Culture feature, Like magazine, March 2015. Click to enlarge. Read below.
Song and Dance
As award-winning Bantry filmmaker Claire Dix begins work on her latest documentary, the project sees her return to Cork to look at the cultural impact of legendary dance teacher Joan Denise Moriarty.
Claire Dix is no stranger to awards, as her films, from shorts to feature documentaries, have garnered prizes and accolades at film festivals from Cork and Dublin to Hamburg and Boston. Having cut her teeth in television, as both a writer and director, the charming short film “Free Chips Forever” was her first foray into independent film making.
Winning Best Irish Short Film at the Cork International Film Festival in 2009, the film set her apart as one to watch, but it was 2011’s gorgeous and atmospheric short “Downpour” that really marked her as a burgeoning talent, and the success of that film at festivals around the world enabled Claire to start to consider more ambitious projects.
It was while researching a TV programme on community arts practice that a chance encounter with some members of Dublin’s hip hop community led to an idea for a documentary, and as she developed the concept she realised that the Arts Council’s “Reel Art” scheme would afford her the opportunity to make her unique vision for the project a reality.
The scheme – designed to provide film artists with funding to make creative, imaginative and experimental documentaries about art – was perfect for her, and the Arts Council agreed. In 2011 they awarded her the money to make “Broken Song”, a beautiful and intimate study of the lives of three young hip hop artists using poetry and music as a form of self-expression to take them out of their challenging circumstances. It went on to win both the Discovery and Audience Awards when it debuted at the Jameson Dublin International Film Festival in 2013, before being nominated for a Best Documentary IFTA in 2014.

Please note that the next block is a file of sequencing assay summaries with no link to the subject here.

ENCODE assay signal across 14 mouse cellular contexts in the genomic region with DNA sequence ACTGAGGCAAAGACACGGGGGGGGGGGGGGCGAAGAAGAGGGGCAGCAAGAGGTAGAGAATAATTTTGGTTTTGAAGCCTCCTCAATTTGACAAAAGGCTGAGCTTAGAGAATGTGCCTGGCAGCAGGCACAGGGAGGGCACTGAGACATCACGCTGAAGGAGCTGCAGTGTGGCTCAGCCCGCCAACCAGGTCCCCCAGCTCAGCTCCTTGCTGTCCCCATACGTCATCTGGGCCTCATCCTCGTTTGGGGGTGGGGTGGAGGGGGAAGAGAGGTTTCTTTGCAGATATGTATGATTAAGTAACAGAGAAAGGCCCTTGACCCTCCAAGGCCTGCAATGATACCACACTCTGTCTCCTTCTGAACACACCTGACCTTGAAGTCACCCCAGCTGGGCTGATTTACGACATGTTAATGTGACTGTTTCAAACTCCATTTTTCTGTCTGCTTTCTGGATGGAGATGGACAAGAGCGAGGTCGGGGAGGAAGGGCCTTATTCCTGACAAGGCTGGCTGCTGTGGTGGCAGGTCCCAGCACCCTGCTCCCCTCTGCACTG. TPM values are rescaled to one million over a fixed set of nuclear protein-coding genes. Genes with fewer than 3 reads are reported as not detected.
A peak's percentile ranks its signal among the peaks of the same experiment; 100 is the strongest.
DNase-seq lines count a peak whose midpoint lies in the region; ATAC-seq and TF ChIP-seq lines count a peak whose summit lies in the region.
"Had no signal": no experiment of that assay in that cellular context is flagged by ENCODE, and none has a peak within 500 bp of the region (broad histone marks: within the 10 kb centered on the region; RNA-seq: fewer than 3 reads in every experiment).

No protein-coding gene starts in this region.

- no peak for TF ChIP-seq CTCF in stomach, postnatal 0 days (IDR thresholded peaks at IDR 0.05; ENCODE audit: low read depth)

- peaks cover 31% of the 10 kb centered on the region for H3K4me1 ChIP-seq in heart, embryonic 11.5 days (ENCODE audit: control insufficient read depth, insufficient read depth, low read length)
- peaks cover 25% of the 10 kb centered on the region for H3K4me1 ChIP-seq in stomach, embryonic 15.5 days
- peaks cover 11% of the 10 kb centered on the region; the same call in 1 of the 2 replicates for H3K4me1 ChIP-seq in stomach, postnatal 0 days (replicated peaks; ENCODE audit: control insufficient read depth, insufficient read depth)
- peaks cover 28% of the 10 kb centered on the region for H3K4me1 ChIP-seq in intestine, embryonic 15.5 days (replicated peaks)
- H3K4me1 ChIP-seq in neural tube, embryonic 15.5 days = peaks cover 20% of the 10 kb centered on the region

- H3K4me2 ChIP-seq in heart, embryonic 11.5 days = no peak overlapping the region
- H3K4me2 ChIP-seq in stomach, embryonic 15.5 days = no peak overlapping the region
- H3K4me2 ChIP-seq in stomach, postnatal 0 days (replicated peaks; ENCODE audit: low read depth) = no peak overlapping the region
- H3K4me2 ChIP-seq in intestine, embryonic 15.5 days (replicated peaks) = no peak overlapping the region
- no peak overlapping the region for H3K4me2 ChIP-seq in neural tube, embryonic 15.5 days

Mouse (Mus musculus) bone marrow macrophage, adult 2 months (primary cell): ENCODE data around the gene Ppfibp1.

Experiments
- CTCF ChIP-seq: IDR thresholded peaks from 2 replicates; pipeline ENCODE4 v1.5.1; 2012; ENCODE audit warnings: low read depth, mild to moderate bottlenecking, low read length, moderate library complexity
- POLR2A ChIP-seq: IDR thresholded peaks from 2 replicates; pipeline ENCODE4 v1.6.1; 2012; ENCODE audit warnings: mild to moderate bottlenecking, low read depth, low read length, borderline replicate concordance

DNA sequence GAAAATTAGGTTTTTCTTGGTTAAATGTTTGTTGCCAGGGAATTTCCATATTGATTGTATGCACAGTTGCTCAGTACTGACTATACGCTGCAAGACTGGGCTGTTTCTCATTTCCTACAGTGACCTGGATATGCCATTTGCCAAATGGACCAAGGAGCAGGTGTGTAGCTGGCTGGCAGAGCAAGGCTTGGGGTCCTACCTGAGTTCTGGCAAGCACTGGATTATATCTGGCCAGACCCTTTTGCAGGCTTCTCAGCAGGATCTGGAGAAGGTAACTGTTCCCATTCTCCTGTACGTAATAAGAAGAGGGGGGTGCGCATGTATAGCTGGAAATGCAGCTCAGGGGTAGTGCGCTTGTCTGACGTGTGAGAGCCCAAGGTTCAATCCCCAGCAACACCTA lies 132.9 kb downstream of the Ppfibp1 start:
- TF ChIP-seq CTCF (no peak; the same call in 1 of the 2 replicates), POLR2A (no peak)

For her second feature documentary, Dix will turn her camera on the arts scene in Cork, looking at the life and work of the formidable ballet teacher Joan Denise Moriarty. “This documentary will have similar themes to Broken Song,” she explains. “In Broken Song the artists were very concerned with spreading positivity through hip hop and reaching out to local kids, getting them off the streets and into something more worthwhile. Joan Denise Moriarty had a similar desire, and that was to introduce dance all over Ireland.
“She brought ballet to some rural areas in Ireland that would never have seen it before. And like the hip-hop artists in Broken Song, her art was everything. Her dancers were her family.”
Having studied ballet herself growing up in Bantry, Claire had always wanted to make a film about dance in Ireland, and along with the visual potential of exploring “this high art form in a rural setting” it was the strength of character of Joan Denise Moriarty that appealed to her. “She had to fight constantly to keep her companies going,” says Claire. “She never had enough money, and when she started in the late ‘40s there was no state support for the arts, especially not dance. There was little understanding of this art form, she was laughed off the stage, denounced from the pulpit, but she kept going.”
With this new documentary also being funded by the Reel Art scheme, Dix becomes the first director to receive that award twice, a testament to both the originality of her ideas and the strength of her vision – characteristics she undoubtedly shares with Moriarty herself.